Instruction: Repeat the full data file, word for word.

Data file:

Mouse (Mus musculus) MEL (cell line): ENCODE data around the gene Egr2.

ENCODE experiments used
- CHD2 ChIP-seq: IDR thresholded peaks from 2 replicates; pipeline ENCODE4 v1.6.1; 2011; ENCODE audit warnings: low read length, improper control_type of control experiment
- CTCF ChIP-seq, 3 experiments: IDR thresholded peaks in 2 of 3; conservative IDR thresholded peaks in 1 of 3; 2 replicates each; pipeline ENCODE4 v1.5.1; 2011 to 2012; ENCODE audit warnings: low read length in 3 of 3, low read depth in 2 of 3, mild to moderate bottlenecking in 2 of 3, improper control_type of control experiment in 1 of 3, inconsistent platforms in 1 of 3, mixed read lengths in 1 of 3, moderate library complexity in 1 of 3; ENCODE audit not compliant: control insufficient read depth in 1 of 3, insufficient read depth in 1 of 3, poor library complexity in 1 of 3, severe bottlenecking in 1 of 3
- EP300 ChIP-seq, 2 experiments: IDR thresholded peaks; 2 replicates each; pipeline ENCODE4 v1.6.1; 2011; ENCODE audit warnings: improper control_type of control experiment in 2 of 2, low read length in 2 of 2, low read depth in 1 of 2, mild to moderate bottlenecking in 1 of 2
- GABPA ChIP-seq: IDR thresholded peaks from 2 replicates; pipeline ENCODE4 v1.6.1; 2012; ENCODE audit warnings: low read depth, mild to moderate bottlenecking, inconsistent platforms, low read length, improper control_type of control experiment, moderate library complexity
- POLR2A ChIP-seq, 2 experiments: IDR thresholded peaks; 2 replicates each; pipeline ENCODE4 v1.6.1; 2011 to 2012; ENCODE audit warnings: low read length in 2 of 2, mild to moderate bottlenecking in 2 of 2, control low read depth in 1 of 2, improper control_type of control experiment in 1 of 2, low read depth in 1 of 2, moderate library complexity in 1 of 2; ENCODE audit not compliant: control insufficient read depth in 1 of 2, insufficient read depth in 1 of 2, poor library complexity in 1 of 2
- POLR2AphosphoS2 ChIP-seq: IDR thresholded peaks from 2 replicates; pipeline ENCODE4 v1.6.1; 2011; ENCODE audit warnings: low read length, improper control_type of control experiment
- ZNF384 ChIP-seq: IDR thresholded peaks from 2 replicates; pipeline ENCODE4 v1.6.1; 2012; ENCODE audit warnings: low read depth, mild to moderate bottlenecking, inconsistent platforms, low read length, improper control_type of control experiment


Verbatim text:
Mouse (Mus musculus) MEL (cell line): ENCODE data around the gene Egr2.

ENCODE experiments used
- CHD2 ChIP-seq: IDR thresholded peaks from 2 replicates; pipeline ENCODE4 v1.6.1; 2011; ENCODE audit warnings: low read length, improper control_type of control experiment
- CTCF ChIP-seq, 3 experiments: IDR thresholded peaks in 2 of 3; conservative IDR thresholded peaks in 1 of 3; 2 replicates each; pipeline ENCODE4 v1.5.1; 2011 to 2012; ENCODE audit warnings: low read length in 3 of 3, low read depth in 2 of 3, mild to moderate bottlenecking in 2 of 3, improper control_type of control experiment in 1 of 3, inconsistent platforms in 1 of 3, mixed read lengths in 1 of 3, moderate library complexity in 1 of 3; ENCODE audit not compliant: control insufficient read depth in 1 of 3, insufficient read depth in 1 of 3, poor library complexity in 1 of 3, severe bottlenecking in 1 of 3
- EP300 ChIP-seq, 2 experiments: IDR thresholded peaks; 2 replicates each; pipeline ENCODE4 v1.6.1; 2011; ENCODE audit warnings: improper control_type of control experiment in 2 of 2, low read length in 2 of 2, low read depth in 1 of 2, mild to moderate bottlenecking in 1 of 2
- GABPA ChIP-seq: IDR thresholded peaks from 2 replicates; pipeline ENCODE4 v1.6.1; 2012; ENCODE audit warnings: low read depth, mild to moderate bottlenecking, inconsistent platforms, low read length, improper control_type of control experiment, moderate library complexity
- POLR2A ChIP-seq, 2 experiments: IDR thresholded peaks; 2 replicates each; pipeline ENCODE4 v1.6.1; 2011 to 2012; ENCODE audit warnings: low read length in 2 of 2, mild to moderate bottlenecking in 2 of 2, control low read depth in 1 of 2, improper control_type of control experiment in 1 of 2, low read depth in 1 of 2, moderate library complexity in 1 of 2; ENCODE audit not compliant: control insufficient read depth in 1 of 2, insufficient read depth in 1 of 2, poor library complexity in 1 of 2
- POLR2AphosphoS2 ChIP-seq: IDR thresholded peaks from 2 replicates; pipeline ENCODE4 v1.6.1; 2011; ENCODE audit warnings: low read length, improper control_type of control experiment
- ZNF384 ChIP-seq: IDR thresholded peaks from 2 replicates; pipeline ENCODE4 v1.6.1; 2012; ENCODE audit warnings: low read depth, mild to moderate bottlenecking, inconsistent platforms, low read length, improper control_type of control experiment